The Exodus Story Teaches Us CompassionApril 21, 2022 - 12:00 am
Supply them liberally from your flock, your threshing floor and your winepress. Give to them as the LORD your God has blessed you.Remember that you were slaves in Egypt and the LORD your God redeemed you. That is why I give you this command today. — Deuteronomy 15:14-15
This week, my family and I, along with Jews around the world, are celebrating the most important event in Jewish history — the Exodus and redemption of the children of Israel from bondage in Egypt. These devotions were prepared for you in advance to help you discover the many lessons in faith Passover has for you.
“We ourselves were slaves to Pharaoh in Egypt.” These are the opening words of the storytelling portion of the Haggadah, the millennia-old text that we read at the Passover seder. As we recount the Exodus story, we read, “In every generation, every person must see himself as though he himself left Egypt.”
Some Jewish communities even have the custom of dressing up as slaves and acting out the Exodus. I remember sitting at the seder as a young girl and thinking, “Really? I was a slave? I left Egypt?” It was only as I got a bit older that I began to appreciate the spiritual power of identification with the entirety of Jewish history.
This identification with the Exodus is not merely ritual playacting. It has a very powerful impact on our lives. A 2010 study by Indiana University economics professor Mark Ottoni-Wilhelm showed that Jews give proportionally more charity than other ethnic groups in America.
His research discovered that “Jewish appeals often connect the needs of people who are poor to the Jewish history of enslavement in Egypt.” More than 3,000 years after our deliverance from Egypt, identification with slavery and the Exodus teaches compassion for those who are needy.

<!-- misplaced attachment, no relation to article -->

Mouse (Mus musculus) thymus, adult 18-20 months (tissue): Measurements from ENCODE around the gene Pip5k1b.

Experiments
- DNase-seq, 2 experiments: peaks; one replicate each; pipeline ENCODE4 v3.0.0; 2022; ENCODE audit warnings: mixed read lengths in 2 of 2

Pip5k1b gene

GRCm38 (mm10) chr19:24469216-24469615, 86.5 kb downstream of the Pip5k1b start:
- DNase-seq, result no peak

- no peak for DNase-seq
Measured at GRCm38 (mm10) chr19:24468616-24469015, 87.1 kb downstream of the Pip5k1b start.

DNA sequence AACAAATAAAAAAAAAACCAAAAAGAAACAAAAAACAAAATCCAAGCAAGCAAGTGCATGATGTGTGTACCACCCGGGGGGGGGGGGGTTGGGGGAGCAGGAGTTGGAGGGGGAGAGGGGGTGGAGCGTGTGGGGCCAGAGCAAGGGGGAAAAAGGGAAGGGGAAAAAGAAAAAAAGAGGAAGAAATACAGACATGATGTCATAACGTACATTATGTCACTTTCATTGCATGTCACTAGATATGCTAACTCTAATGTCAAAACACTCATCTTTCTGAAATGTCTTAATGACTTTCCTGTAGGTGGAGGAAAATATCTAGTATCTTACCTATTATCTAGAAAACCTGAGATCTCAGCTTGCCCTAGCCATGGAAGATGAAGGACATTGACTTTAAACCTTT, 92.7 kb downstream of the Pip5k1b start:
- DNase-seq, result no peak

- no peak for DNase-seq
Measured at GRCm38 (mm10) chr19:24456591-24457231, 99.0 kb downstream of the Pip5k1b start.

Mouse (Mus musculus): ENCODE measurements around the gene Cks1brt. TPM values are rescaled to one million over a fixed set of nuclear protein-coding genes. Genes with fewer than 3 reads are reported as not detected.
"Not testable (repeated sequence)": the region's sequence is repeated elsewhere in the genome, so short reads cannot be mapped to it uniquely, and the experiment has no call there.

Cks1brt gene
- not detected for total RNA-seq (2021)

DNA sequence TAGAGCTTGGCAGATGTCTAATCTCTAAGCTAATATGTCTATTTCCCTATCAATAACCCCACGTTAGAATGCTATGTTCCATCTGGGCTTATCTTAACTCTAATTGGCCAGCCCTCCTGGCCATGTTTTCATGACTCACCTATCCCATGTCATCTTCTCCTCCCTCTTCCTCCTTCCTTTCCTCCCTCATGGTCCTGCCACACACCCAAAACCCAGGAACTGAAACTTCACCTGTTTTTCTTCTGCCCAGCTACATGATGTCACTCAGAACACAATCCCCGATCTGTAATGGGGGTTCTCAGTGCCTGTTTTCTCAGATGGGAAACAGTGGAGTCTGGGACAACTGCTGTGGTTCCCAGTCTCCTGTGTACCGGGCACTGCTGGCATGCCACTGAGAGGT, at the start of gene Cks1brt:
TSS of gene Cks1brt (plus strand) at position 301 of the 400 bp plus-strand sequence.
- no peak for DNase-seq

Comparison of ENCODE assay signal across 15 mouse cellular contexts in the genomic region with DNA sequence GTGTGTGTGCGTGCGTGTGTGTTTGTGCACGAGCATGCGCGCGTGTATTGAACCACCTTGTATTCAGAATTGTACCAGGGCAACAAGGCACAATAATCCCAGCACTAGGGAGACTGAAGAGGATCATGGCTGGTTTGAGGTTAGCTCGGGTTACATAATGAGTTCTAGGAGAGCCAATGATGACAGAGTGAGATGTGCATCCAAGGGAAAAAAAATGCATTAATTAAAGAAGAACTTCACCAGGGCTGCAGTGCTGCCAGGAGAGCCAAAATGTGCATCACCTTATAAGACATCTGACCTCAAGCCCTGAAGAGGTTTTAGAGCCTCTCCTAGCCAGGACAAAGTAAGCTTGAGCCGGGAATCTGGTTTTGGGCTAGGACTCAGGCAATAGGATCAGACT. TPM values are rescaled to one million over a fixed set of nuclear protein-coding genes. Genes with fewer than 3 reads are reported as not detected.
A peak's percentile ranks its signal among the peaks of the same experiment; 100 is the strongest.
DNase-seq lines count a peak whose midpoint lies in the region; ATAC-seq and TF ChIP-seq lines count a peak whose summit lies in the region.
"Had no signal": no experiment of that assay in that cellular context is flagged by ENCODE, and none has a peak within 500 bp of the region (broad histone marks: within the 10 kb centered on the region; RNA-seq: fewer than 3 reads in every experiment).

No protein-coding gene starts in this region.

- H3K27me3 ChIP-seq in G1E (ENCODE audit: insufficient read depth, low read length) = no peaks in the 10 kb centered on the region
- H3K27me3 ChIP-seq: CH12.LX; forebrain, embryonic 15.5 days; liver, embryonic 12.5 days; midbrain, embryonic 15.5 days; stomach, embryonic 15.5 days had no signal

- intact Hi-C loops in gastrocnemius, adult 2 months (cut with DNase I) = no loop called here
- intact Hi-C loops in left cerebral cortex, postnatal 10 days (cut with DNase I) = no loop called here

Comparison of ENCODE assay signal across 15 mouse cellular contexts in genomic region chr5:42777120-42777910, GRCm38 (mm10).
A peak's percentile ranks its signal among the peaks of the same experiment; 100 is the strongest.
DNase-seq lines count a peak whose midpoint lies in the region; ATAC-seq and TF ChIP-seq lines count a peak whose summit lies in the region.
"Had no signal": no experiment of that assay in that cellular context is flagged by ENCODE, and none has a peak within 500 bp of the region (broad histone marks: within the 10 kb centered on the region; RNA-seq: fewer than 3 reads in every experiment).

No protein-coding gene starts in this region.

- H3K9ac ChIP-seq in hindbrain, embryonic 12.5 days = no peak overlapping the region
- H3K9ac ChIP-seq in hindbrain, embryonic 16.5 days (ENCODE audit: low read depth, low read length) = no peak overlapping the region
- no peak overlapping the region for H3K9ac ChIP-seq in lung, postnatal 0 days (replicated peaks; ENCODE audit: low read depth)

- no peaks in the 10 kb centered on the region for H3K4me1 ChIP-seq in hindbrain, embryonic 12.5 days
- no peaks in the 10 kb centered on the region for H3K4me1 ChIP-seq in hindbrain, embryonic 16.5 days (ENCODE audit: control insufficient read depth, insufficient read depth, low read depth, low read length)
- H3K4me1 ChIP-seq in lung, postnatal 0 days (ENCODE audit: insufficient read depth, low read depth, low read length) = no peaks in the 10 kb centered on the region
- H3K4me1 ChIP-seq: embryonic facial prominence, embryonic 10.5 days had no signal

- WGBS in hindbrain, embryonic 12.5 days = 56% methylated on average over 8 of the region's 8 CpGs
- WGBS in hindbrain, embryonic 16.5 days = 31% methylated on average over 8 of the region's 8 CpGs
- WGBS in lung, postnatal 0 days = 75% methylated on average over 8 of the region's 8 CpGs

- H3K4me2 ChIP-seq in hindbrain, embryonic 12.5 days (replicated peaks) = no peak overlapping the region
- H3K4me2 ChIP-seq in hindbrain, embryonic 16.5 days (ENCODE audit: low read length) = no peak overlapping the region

The Exodus Story Teaches Us Compassion
The truth is that the Bible teaches this lesson over and over. One of the main purposes of biblical slavery and the Exodus story is to teach us to be compassionate. Just as God heard our cries when we were suffering and needy (Exodus 3:7), we must hear the cries of others.
One example is found in Deuteronomy 15, where the laws of treatment of indentured servants is mentioned. An indentured servant was someone who had fallen on such hard times that he was forced to sell himself into servitude to pay off his debts. The Bible teaches that when the servant completes his or her period of servitude, they are to be treated generously.
The Israelites were commanded to “Supply them liberally from your flock, your threshing floor and your winepress.” Moses ended his instructions with this reminder to God’s children: “Remember that you were slaves in Egypt and the Lord your God redeemed you.”
Just as God showed compassion for Israel when they were suffering and oppressed, the Exodus story and Passover teach all of us to show compassion for others who are in difficult situations.
Your turn: Needy people are crying out to us as we cried out to God in Egypt. Help care for the needy today.